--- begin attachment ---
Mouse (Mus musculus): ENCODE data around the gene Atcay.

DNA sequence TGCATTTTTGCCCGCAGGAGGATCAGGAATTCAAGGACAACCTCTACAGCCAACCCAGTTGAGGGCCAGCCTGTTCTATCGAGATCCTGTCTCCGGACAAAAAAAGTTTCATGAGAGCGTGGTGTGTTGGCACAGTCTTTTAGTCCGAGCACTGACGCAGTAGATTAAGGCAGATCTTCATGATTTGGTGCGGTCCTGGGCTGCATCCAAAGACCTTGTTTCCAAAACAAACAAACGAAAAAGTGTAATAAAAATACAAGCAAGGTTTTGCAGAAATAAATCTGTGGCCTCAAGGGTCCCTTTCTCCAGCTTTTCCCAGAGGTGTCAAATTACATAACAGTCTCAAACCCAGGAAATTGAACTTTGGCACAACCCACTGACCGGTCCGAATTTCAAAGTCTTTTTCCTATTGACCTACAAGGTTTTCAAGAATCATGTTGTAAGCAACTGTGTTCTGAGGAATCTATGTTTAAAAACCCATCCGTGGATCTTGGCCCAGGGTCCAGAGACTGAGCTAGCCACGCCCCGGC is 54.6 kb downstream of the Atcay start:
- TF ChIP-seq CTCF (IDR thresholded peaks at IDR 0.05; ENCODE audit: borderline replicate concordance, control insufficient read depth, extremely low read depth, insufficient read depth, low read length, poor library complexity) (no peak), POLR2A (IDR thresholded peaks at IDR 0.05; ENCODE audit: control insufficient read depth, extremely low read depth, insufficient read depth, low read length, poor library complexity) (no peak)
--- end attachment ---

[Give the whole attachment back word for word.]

Mouse (Mus musculus): ENCODE data around the gene Atcay.

DNA sequence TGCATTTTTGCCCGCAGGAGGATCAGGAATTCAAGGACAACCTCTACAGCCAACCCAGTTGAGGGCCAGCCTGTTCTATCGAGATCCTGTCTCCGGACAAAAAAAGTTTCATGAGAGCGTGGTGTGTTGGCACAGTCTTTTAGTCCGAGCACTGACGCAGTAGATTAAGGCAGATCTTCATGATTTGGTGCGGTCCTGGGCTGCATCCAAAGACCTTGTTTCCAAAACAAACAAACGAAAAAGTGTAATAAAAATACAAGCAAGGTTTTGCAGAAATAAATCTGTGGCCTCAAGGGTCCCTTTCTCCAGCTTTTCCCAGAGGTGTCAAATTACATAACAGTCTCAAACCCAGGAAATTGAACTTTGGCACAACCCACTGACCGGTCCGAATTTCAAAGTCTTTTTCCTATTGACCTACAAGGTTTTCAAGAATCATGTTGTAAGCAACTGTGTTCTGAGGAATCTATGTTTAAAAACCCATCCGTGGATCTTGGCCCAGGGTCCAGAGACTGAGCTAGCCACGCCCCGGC is 54.6 kb downstream of the Atcay start:
- TF ChIP-seq CTCF (IDR thresholded peaks at IDR 0.05; ENCODE audit: borderline replicate concordance, control insufficient read depth, extremely low read depth, insufficient read depth, low read length, poor library complexity) (no peak), POLR2A (IDR thresholded peaks at IDR 0.05; ENCODE audit: control insufficient read depth, extremely low read depth, insufficient read depth, low read length, poor library complexity) (no peak)